I am working on a PowerShell script, which will pull files from an FTP site. The files are uploaded to the FTP site every hour so I need to download the most recent one. The code I currently have downloads all the files from today instead of just one file. How do I make it download only the most recent file?

Here is the code that I am currently using

$ftpPath = 'ftp://***.***.*.*'
$ftpUser = '******'
$ftpPass = '******'
$localPath = 'C:\Temp'
$Date = get-date -Format "ddMMyyyy"
$Files = 'File1', 'File2'

function Get-FtpDir ($url, $credentials)
  $request = [Net.FtpWebRequest]::Create($url)
  if ($credentials) { $request.Credentials = $credentials }
  $request.Method = [System.Net.WebRequestMethods+FTP]::ListDirectory
  (New-Object IO.StreamReader $request.GetResponse().GetResponseStream()) -split "`r`n" 


$webclient = New-Object System.Net.WebClient 
$webclient.Credentials = New-Object System.Net.NetworkCredential($ftpUser,$ftpPass)  
$webclient.BaseAddress = $ftpPath

Foreach ( $item in $Files )
    Get-FTPDir $ftpPath $webclient.Credentials |
      ? { $_ -Like $item+$Date+'*' } |
      % {

          $webClient.DownloadFile($_, (Join-Path $localPath $_)) 

It's not easy with the FtpWebRequest. For your task, you need to know file timestamps.

Unfortunately, there's no really reliable and efficient way to retrieve timestamps using features offered by FtpWebRequest/.NET framework/PowerShell as they do not support an FTP MLSD command. The MLSD command provides listing of remote directory in a standardized machine-readable format. The command and the format is standardized by RFC 3659.

Alternatives which you can use, that are supported by .NET framework:

  • ListDirectoryDetails method (an FTP LIST command) to retrieve details of all files in a directory and then you deal with FTP server specific format of the details (*nix format similar to ls *nix command is the most common, drawback is that the format may change over time, as for newer files "May 8 17:48" format is used and for older files "Oct 18 2009" format is used)
  • GetDateTimestamp method (an FTP MDTM command) to individually retrieve timestamps for each file. Advantage is that the response is standardized by RFC 3659 to YYYYMMDDHHMMSS[.sss]. Disadvantage is that you have to send a separate request for each file, what can be quite inefficient.

Some references:

Alternatively, use a 3rd party FTP library that supports the MLSD command, and/or supports parsing of the proprietary listing format.

For example WinSCP .NET assembly supports both.

An example code:

# Load WinSCP .NET assembly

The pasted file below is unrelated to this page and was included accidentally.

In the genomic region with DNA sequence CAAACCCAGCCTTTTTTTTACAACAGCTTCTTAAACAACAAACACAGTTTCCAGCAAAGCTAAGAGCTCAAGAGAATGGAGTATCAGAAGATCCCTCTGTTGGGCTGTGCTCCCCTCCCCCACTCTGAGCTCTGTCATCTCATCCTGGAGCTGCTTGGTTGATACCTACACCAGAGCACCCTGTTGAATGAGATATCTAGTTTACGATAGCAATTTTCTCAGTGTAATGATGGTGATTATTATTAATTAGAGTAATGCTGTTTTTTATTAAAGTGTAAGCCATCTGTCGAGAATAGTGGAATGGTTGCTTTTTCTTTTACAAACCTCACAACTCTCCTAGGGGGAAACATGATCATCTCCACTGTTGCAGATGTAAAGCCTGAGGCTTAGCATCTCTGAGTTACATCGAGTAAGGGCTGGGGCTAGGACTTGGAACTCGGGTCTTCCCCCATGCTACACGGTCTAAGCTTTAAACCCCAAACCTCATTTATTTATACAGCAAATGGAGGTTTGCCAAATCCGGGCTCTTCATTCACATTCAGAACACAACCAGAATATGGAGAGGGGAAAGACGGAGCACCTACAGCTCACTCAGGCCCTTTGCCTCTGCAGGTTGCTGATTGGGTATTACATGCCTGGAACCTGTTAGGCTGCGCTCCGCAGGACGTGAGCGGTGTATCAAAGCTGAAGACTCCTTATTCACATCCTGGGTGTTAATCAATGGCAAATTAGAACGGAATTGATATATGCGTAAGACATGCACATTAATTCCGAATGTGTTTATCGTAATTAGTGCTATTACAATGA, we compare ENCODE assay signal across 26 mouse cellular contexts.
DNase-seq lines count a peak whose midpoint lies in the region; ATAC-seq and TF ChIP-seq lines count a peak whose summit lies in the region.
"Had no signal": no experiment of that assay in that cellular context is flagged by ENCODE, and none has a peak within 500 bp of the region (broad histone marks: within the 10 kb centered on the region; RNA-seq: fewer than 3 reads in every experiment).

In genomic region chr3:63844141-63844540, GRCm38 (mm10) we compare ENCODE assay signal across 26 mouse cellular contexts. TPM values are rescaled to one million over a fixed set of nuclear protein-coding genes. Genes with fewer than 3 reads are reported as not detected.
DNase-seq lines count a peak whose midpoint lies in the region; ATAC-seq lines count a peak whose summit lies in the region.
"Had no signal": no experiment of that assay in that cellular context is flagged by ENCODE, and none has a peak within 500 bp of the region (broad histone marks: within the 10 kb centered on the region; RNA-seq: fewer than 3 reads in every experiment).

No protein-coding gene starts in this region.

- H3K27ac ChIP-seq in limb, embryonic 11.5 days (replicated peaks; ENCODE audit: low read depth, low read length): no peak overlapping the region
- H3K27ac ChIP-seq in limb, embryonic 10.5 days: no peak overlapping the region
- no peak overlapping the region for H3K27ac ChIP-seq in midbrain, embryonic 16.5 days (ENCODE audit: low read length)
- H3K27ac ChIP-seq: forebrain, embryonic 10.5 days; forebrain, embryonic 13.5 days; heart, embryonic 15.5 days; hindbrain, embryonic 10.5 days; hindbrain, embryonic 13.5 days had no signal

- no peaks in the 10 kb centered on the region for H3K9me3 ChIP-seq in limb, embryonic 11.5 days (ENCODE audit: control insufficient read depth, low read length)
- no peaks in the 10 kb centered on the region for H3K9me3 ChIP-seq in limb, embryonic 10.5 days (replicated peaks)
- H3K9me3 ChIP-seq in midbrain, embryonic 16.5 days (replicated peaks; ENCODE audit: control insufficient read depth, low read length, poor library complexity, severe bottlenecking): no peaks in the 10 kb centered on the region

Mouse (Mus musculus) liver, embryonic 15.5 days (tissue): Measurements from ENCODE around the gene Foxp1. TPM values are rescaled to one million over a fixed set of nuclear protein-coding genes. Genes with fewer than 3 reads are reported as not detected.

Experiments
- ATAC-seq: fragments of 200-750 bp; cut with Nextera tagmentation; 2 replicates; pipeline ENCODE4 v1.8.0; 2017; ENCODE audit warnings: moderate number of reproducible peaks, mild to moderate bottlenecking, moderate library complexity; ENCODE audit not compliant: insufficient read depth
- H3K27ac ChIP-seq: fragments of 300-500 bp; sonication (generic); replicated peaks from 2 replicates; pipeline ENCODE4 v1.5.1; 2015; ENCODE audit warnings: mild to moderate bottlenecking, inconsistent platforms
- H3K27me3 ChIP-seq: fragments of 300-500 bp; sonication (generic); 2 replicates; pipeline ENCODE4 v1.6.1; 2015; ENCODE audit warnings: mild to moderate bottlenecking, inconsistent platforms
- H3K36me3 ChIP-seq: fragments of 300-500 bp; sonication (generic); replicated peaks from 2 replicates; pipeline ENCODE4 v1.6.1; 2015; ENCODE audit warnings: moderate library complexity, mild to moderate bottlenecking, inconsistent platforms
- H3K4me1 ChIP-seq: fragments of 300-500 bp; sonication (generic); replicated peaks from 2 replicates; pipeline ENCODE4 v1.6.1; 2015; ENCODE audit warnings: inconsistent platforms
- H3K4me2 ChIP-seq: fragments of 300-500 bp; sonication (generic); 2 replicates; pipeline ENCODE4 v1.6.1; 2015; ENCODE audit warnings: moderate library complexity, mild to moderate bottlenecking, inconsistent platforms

Add-Type -Path "WinSCPnet.dll"

# Setup session options
$sessionOptions = New-Object WinSCP.SessionOptions -Property @{
    Protocol = [WinSCP.Protocol]::Ftp
    HostName = "example.com"
    UserName = "user"
    Password = "mypassword"

$session = New-Object WinSCP.Session

# Connect

# Get list of files in the directory
$directoryInfo = $session.ListDirectory($remotePath)

# Select the most recent file
$latest =
    $directoryInfo.Files |
    Where-Object { -Not $_.IsDirectory } |
    Sort-Object LastWriteTime -Descending |
    Select-Object -First 1

# Any file at all?
if ($latest -eq $Null)
    Write-Host "No file found"
    exit 1

# Download the selected file
$sourcePath = [WinSCP.RemotePath]::EscapeFileMask($remotePath + $latest.Name)
$session.GetFiles($sourcePath, $localPath).Check()

For a full code, see Downloading the most recent file (PowerShell).

(I'm the author of WinSCP)

  • 2
    WinSCP is a great utility and very reliable :) – Jimbo Nov 28 '16 at 13:59
  • 1
    WinSCP rocks. For FTP transfer with PowerShell it is quite efficient. – sodawillow Nov 28 '16 at 18:36

I tried this, but i get an error:

Error: Exception calling "ListDirectory" with "1" argument(s): "Error listing directory '/path/'.
Could not retrieve directory listing
Can't open data connection for transfer of "/path/"

I read a lot about this problem on the internet, but could not find a solution which seemed fairly simple, and I am not a network setup wizard. So I choose a different approach. In our case the filename of the file which I want to automate the download for, has the date specified in it: backup_2018_08_03_020003_1048387.bak

So we can get the file by using mget *2018_08_03* in a command line ftp session.

Our backup procedure is run every morning at 01.00 AM, so we have a backup each day that we can fetch.

Of course it would have been prettier and nicer to have a script that fetched the latest backup file based on the backup file timestamps, just in case that something went wrong with the latest backup or the backup file naming format changes. The script is just a script to fetch the backup for internal development purposes so its not a big deal if it breaks. I will look into this later and check whether i can make a cleaner solution.

I made a batch script which just asks for todays backup file with the ordinary ftp command prompt scripting.

It is important to get the formatting of todays date right. It must match the formatting of the date in the filename correctly.

If you want to use the script you should replace the variables with your own information. You should also have write access to the directory where you run it from.

This is the script that I made:

@Echo Off
Set _FTPServerName=xxx.xxx.xx.xxx
Set _UserName=Username
Set _Password=Password
Set _LocalFolder=C:\Temp
Set _RemoteFolder="/path/"
Set _Filename=*%date:~-4,4%_%date:~-7,2%_%date:~-10,2%*
Set _ScriptFile=ftptempscript
:: Create script
 >"%_ScriptFile%" Echo open %_FTPServerName%
>>"%_ScriptFile%" Echo %_UserName%
>>"%_ScriptFile%" Echo %_Password%
>>"%_ScriptFile%" Echo lcd %_LocalFolder%
>>"%_ScriptFile%" Echo cd %_RemoteFolder%
>>"%_ScriptFile%" Echo binary
>>"%_ScriptFile%" Echo mget -i %_Filename%
>>"%_ScriptFile%" Echo quit
:: Run script
ftp -s:"%_ScriptFile%"
del "%_ScriptFile%"

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